“Us,” the penultimate episode in this, the fourth season of The Walking Dead, proved to be a good representation of where the show is at right now as a whole. That is to say, it indicated that things are happening, that the story is moving, but not necessarily that it’s moving in a different direction than it has before.
As most of the episodes in the second half of this season have done, “Us” divided its attention between several different groups of people. The least time was given to Rick, Carl, and Michonne, who only got one scene. Glenn and Tara received the most, along with their new friends Sgt. Ford, Dr. Porter, and Rosita. At the beginning of the episode, Glenn finds the sign Maggie left along the tracks encouraging him to head for Terminus. He immediately takes off in that direction, refusing to stop for rest, even when Tara hurts her leg. Eventually, they come to a tunnel, where Glenn and Tara part with the other three. But this doesn’t sit well with Eugene (Dr. Porter), and once they find an old minivan, he helps steer Rosita toward where he believes the tunnel will end. Inside the tunnel, however, Glenn and Tara aren’t having such an easy time. A few walkers have been trapped under some debris, but another swarm is waiting for them on the other side. Tara gets her foot stuck in the rubble, and when Glenn won’t leave without her, it looks like the end of them both. Then, just in the nick of time, a shadowy posse of people show up and fire on the ensuing walkers. When the smoke clears, it turns out to be Maggie, Sasha, and Bob, who ran into Eugene, Rosita, and Sgt. Ford outside the tunnel. After an emotional reunion, they make the decision to all go on to Terminus together, before Sgt. Ford and Rosita proceed with taking Eugene to Washington. The episode ends with all of them arriving at a large building; this is Terminus. It looks peaceful, plants grow outside, and a kindly woman greets them when they get there.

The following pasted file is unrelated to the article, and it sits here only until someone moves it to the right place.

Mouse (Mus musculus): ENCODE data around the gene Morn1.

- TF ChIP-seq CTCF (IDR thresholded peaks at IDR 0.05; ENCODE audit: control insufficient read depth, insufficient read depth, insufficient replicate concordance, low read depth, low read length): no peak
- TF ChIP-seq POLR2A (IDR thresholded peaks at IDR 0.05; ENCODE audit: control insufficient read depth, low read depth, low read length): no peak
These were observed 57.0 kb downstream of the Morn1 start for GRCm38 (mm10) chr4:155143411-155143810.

The rest of “Us” followed Daryl as he got to know his new “friends.” Although one of the men, Len, doesn’t like him, their leader Joe has taken a shine to his style. Joe tells Daryl that in their group, there are only a few rules. If you want something, you claim it, and no lies. He also tells Daryl that this world, the world of the walkers, was meant for men like the two of them, and that he doesn’t think everything “came apart,” he thinks things are finally coming together. Later, when they’re camped out in an abandoned car garage, Len accuses Daryl of stealing part of a dead rabbit they shot earlier in the episode. Daryl rebukes this, insisting Len must’ve planted it with his stuff. Joe asks Len if he’s being honest, and Len tells him he is without hesitation. Then, without warning, Joe punches Len and tells the rest of the men to beat him for lying. He tells Daryl he saw Len do it. As Daryl is leaving the next morning, he sees Len’s body with an arrow through his head lying outside. The men continue down the railroad tracks, where Daryl learns they too are going to Terminus. But Joe doesn’t seem too hopeful about it, telling him they don’t take men like “us” there. Daryl asks why they’re going, and Joe tells him they’re tracking a man who killed one of their guys a few miles back while they were staying in a house. We know that man was Rick. As Daryl continues down the tracks, he spots a strawberry, and calls “claimed.”